Essential Research: leadership ratings and COVID management

Downward trends continue for federal leaders’ ratings and perceptions of COVID-19 management at both federal and state level.

The latest fortnightly Essential Research poll includes the pollster’s monthly leadership ratings, which finds Scott Morrison’s approval down one to 57% and disapproval up four to 36%, while Anthony Albanese is respectively steady on 39% and up one to 36%. Morrison’s lead as preferred prime minister is at 48-28, narrowing from 50-24 last time. The pollster’s regular question on the handling of COVID-19 gives the federal government its weakest result since the beginnings of the series in March last year, with its good rating down five to 53% and its poor rating up six to 24%.

The trends for the leadership ratings are COVID-19 questions are worth noting: the former can be found at BludgerTrack, which no longer registers a recovery for Morrison after his slump in May, but also now records Anthony Albanese in net negative territory for the first time; the latter is shown in the chart of the Essential Research series below.

However, it’s not just the federal government that Essential Research finds to be down from its earlier peaks on COVID-19 management: the Victorian government’s good rating is down 15% amid the state’s latest lockdown to 48% (the federal government is also down 15% in the state, to 42%), and recent results for the other state governments are all down around six points from where they were at the start of the year, ranging from 65% for Queensland to 75% for Western Australia.

The poll also finds 40% view the federal government less favourably than they did a year ago, compared with 25% for more favourably and 35% for the same; 43% of the view that the vaccine rollout is being conducted efficiently (unchanged since April), 67% that is is being done safely (up four) and 54% that it will be effective at stopping the virus (up two); and 55% agreeing the Victorian government is raising valid concerns about the federal government’s vaccine rollout performance compared with 45% for the alternative option that it is seeking to shift the blame.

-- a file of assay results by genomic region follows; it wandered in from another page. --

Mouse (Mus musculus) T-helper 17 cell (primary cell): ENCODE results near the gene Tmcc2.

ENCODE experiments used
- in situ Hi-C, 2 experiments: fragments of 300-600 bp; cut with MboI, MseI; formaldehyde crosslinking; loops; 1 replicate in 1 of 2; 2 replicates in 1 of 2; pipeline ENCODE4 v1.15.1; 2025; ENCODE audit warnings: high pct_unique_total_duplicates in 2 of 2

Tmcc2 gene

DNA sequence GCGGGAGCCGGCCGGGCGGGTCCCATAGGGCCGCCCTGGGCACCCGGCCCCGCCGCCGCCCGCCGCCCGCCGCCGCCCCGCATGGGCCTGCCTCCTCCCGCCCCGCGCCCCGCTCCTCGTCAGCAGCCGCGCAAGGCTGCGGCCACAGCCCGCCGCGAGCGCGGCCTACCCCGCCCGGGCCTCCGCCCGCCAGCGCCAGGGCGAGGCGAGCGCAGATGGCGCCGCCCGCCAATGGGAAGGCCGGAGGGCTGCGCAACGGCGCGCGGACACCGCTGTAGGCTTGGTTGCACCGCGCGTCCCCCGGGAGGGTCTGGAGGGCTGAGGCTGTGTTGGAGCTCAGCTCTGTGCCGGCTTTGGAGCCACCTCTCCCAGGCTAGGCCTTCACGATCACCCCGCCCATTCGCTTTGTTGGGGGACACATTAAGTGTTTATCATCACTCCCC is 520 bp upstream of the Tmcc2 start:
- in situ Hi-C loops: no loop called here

The poll was conducted Wednesday to Sunday from a sample of 1104. This being Essential’s first result since the launch of the Australian Polling Council code of conduct, it comes with a separate disclosure statement containing detail of the poll’s response options for voting intention, from which we learn that state and Senate voting intention questions were included even if we may never see the results, and that the poll is weighted for age, gender, location and party identification (a somewhat contentious practice in the latter case).

Author: William Bowe

William Bowe is a Perth-based election analyst and occasional teacher of political science. His blog, The Poll Bludger, has existed in one form or another since 2004, and is one of the most heavily trafficked websites on Australian politics.

1,336 comments on “Essential Research: leadership ratings and COVID management”

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  1. The real heat is not on Manchin yet.

    That comes after the pretence of seeking votes from the GOP so the public knows the Democrats tried.